This family group must work at scavenging a living by whatever means possible, a full time job.

 

A mongrel dog, wearing a frayed rope collar, may be the children's pet or possibly a stray, happy for their company for the time being. It stares defiantly at the red-coated pedigree dog owned by the lady with the parasol.

Work, by Ford Madox Brown, The Mount, Heath Street, Hampstead, 1852-1865
The pedigree dog

A third dog, a bulldog puppy probably belonging to one of the navvies, is asleep at the front of the scene in the centre.

 

Careful inspection of the painting reveals a fourth dog, probably a hunting dog, just in front of the horse on the right behind the workmen.

 

The man and woman on horseback, wealthy members of the upper class, are outside the work area of the painting, because they have no need to work.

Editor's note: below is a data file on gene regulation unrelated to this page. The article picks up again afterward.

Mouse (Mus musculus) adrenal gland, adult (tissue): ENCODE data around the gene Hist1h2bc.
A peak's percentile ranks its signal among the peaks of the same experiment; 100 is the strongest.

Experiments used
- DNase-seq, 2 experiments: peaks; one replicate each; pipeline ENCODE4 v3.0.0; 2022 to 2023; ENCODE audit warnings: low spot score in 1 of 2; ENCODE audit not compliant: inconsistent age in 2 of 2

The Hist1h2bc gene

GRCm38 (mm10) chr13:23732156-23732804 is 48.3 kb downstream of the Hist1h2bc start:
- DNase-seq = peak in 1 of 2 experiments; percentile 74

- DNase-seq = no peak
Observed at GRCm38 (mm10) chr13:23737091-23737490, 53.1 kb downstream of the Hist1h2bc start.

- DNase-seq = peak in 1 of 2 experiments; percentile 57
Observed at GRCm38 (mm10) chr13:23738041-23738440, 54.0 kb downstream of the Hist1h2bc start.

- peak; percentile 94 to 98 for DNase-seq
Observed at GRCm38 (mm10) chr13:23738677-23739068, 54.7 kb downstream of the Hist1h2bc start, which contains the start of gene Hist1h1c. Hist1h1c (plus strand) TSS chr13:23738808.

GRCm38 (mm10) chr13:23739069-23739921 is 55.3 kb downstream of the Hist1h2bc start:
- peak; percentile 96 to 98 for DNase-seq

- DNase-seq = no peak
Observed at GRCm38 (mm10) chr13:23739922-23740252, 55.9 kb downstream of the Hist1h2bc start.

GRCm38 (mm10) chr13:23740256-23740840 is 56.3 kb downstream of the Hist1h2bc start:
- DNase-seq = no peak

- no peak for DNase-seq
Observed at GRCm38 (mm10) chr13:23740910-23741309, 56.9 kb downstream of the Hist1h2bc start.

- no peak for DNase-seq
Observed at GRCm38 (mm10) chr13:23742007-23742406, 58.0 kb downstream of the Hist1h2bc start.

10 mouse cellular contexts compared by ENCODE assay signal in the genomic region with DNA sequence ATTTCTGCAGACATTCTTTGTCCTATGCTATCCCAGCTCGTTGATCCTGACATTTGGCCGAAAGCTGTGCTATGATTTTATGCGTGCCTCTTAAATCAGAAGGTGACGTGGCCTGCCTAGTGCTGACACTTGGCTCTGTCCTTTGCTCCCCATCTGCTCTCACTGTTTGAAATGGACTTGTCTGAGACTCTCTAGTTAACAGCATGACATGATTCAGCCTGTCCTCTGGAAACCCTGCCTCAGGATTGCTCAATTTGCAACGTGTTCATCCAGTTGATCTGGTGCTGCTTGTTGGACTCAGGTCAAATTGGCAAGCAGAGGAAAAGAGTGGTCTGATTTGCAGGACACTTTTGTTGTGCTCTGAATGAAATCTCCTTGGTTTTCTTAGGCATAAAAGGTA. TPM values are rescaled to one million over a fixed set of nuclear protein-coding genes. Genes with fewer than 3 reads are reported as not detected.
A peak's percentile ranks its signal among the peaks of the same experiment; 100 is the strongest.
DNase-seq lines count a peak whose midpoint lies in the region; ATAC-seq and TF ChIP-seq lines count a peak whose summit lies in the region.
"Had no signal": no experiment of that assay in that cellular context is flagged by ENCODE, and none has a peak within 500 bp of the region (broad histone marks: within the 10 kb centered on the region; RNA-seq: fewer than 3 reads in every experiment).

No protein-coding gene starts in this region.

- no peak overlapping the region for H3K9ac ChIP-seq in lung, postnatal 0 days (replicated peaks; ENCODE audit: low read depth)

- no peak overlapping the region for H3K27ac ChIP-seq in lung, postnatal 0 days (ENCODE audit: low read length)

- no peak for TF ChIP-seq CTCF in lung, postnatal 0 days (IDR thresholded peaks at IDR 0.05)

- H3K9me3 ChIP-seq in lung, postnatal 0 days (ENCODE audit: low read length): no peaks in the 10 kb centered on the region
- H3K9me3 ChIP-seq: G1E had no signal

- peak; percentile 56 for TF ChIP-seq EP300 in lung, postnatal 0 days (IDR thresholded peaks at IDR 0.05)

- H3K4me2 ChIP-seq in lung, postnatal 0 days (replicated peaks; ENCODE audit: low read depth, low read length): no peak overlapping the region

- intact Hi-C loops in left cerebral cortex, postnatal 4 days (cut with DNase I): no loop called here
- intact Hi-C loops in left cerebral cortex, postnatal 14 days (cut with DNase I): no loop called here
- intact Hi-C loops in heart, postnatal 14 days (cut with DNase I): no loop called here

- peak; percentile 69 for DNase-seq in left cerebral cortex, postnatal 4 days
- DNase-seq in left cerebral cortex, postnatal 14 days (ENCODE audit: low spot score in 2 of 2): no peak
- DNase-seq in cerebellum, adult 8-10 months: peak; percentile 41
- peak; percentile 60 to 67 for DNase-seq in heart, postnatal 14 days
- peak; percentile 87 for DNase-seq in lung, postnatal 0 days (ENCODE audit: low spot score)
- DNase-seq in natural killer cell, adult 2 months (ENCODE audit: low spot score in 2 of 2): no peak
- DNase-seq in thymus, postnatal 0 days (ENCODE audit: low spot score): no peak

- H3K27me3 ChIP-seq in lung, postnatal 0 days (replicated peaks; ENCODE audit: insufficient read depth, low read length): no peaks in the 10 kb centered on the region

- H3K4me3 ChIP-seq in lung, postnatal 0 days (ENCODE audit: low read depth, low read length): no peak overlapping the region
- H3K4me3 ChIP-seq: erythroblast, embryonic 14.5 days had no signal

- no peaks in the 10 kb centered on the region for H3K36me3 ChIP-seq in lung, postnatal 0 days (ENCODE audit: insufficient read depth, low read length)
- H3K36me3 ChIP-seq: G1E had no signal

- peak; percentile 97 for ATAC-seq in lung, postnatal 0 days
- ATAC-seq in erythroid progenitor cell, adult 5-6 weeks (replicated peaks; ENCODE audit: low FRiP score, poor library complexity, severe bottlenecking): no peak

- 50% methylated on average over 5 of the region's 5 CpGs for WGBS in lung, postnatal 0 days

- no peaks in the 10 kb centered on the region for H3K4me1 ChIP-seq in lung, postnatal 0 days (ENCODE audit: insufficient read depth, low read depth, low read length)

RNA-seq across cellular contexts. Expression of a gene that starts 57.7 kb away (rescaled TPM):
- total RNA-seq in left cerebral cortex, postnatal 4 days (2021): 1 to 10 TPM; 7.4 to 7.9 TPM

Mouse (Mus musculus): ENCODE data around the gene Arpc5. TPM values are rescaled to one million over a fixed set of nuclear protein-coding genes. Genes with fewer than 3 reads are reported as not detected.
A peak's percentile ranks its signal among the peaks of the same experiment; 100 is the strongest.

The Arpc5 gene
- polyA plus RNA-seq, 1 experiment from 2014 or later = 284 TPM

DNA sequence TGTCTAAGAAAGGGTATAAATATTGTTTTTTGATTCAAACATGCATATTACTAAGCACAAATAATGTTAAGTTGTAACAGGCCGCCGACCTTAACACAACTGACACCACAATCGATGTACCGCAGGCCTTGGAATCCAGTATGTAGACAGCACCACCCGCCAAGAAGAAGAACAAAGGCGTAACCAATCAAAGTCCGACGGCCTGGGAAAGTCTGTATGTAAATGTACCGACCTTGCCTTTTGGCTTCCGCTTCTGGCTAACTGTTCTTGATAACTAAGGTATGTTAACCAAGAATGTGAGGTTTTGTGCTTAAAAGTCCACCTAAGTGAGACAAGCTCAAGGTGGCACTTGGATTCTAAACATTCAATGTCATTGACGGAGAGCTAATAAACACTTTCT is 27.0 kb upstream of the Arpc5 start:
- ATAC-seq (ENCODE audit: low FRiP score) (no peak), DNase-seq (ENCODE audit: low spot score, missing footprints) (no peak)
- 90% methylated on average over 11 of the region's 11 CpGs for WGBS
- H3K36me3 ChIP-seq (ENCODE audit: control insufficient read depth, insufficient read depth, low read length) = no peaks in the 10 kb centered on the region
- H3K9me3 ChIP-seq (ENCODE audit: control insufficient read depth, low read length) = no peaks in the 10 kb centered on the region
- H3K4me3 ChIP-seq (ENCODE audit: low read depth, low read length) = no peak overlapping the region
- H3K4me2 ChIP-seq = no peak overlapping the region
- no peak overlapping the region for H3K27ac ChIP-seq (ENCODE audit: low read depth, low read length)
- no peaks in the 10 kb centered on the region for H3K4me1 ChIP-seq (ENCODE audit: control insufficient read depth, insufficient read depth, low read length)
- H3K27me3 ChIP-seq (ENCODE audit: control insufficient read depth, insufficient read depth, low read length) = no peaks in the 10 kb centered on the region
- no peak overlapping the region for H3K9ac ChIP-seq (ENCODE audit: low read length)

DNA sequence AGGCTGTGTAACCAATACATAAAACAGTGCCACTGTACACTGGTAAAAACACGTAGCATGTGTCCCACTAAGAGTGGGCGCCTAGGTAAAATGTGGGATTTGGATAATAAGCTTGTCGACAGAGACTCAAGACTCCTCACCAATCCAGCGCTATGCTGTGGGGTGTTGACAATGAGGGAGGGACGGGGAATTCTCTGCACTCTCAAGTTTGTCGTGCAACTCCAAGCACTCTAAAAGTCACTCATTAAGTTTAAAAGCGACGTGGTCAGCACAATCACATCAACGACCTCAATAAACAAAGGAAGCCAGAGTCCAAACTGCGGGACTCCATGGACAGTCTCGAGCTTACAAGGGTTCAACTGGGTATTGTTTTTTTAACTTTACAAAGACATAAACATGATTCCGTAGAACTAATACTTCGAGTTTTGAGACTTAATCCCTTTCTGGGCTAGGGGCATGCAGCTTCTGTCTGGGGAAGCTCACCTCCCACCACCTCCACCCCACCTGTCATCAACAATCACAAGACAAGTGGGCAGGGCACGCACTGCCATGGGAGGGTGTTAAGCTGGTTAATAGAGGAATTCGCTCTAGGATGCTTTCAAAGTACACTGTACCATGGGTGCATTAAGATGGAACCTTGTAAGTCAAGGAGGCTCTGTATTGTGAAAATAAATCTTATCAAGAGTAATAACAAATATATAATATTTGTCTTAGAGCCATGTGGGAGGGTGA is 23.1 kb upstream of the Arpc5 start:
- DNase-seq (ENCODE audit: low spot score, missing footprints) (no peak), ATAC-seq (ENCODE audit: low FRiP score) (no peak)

In the distance, at the end of the road behind the horses, a man is on a ladder cleaning windows. On a wall behind the two riders, there is a green poster advertising a talk ("Snoox Again Tonight on Cats"), where Professor Snoox will give his advice on the behaviour of cats. According to Brown, the cats on the roof of the building are "denying his theory in toto".

Work, by Ford Madox Brown, The Mount, Heath Street, Hampstead, 1852-1865
The Snoox poster

On the slope between The Mount and Heath Street, we see out of work labourers sleeping. One of them has placed his scythe, the blade wrapped in rope, on the fence.

Work, by Ford Madox Brown, The Mount, Heath Street, Hampstead, 1852-1865
Sleeping labourers and a scythe

At the foot of the tree, a shoeless Irish man and woman carefully feed gruel to their baby. A man smoking a pipe leans against the tree, looking disgruntled.